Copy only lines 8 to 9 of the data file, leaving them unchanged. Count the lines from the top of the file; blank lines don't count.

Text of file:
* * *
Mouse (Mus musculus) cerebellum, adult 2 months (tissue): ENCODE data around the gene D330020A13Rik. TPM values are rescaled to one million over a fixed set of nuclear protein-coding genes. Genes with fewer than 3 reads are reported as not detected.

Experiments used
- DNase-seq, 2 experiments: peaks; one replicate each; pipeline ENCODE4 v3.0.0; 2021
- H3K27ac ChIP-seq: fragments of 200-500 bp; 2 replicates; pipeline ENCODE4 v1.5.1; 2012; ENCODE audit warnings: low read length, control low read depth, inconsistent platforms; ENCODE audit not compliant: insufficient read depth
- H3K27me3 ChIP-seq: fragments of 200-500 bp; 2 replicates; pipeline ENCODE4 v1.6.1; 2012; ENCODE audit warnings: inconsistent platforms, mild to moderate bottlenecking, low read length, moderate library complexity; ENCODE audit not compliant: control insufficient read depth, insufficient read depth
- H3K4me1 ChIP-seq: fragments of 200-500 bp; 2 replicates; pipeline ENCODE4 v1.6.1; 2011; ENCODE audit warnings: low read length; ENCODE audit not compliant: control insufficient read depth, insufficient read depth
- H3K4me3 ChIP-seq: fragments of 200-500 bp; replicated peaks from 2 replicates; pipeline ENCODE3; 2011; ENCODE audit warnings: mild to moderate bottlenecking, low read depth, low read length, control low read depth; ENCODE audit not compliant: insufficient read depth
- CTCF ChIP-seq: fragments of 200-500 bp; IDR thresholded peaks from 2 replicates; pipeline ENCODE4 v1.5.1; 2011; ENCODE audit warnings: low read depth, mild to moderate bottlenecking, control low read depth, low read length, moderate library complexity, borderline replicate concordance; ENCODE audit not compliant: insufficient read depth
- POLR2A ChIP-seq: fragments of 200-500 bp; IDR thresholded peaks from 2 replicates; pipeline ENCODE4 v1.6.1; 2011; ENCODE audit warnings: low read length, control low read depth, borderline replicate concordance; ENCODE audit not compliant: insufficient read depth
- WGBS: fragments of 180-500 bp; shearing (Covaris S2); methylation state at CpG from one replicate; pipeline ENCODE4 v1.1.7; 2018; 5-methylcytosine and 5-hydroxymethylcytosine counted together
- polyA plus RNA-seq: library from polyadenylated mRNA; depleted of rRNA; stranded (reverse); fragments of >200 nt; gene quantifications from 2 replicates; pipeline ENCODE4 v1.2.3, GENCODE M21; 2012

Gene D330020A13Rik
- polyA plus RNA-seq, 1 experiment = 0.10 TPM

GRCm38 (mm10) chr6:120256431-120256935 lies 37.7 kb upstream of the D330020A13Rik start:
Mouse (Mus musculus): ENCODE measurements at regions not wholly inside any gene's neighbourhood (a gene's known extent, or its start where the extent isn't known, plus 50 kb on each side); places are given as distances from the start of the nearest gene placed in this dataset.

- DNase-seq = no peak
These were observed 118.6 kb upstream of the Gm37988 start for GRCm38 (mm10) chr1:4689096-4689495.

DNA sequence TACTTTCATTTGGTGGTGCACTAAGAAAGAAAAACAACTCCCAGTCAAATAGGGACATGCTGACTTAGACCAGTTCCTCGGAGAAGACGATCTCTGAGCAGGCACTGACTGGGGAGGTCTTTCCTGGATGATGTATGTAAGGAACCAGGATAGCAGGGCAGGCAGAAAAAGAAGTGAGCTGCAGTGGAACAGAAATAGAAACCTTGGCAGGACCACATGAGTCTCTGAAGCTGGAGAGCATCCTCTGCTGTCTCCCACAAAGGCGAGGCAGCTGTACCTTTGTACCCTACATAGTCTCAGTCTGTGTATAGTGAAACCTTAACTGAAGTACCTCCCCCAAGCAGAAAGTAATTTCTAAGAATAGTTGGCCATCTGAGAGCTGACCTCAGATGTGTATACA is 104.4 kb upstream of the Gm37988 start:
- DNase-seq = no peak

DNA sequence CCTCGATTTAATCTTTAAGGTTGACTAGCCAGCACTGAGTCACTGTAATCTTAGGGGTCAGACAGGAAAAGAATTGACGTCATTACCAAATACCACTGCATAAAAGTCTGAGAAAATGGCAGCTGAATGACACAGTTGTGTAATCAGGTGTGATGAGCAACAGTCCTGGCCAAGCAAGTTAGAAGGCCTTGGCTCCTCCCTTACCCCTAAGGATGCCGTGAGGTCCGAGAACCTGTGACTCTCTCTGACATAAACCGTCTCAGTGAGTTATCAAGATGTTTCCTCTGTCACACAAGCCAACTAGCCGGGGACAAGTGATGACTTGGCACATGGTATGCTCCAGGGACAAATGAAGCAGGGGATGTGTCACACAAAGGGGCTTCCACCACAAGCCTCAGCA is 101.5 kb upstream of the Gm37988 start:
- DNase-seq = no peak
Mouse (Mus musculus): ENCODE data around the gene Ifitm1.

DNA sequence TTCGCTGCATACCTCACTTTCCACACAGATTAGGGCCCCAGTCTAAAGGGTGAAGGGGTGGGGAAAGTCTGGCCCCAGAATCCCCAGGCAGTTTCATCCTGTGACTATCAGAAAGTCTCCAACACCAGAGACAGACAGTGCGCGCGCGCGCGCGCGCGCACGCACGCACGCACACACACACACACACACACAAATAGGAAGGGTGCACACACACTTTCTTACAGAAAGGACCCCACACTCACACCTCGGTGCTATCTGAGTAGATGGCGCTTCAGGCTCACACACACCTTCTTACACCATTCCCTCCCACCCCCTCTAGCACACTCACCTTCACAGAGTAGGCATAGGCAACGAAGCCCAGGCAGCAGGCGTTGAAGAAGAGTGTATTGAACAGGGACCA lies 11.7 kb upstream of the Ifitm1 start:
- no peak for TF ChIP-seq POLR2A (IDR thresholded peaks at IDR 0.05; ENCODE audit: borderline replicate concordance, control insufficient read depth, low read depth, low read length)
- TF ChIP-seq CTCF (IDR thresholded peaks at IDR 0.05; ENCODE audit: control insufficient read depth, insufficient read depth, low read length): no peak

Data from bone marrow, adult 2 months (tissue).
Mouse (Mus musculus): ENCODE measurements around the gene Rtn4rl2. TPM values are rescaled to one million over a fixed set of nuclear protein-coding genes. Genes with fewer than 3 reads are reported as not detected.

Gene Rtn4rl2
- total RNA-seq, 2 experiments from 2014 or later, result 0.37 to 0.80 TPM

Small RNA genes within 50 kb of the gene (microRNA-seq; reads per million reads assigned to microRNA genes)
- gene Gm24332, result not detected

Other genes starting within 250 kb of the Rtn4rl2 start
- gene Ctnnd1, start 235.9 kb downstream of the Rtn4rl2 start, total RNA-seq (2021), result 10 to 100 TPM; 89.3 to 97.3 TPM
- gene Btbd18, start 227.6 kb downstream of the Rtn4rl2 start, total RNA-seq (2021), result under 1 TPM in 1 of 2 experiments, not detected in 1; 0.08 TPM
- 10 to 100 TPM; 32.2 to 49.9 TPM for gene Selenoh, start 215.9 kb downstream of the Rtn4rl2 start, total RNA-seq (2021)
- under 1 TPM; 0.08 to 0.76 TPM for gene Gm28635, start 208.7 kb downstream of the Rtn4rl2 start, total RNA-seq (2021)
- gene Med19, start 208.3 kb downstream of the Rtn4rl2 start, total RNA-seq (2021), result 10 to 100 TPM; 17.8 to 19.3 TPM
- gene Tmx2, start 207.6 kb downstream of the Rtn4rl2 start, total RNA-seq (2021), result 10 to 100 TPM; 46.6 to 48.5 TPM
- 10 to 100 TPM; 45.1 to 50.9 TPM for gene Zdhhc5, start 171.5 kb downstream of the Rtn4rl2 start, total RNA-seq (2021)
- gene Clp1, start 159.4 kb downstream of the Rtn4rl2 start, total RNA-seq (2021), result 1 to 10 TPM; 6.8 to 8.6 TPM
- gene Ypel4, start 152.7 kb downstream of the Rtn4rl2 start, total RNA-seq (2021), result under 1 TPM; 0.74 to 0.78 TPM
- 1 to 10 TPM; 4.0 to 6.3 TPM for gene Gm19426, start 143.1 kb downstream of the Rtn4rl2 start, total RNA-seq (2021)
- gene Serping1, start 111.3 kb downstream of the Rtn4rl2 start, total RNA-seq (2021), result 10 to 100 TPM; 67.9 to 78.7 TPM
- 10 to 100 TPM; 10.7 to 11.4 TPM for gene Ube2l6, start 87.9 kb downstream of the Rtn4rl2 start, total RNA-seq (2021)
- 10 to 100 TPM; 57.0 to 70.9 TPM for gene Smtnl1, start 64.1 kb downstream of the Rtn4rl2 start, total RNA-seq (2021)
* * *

- CTCF ChIP-seq: fragments of 200-500 bp; IDR thresholded peaks from 2 replicates; pipeline ENCODE4 v1.5.1; 2011; ENCODE audit warnings: low read depth, mild to moderate bottlenecking, control low read depth, low read length, moderate library complexity, borderline replicate concordance; ENCODE audit not compliant: insufficient read depth
- POLR2A ChIP-seq: fragments of 200-500 bp; IDR thresholded peaks from 2 replicates; pipeline ENCODE4 v1.6.1; 2011; ENCODE audit warnings: low read length, control low read depth, borderline replicate concordance; ENCODE audit not compliant: insufficient read depth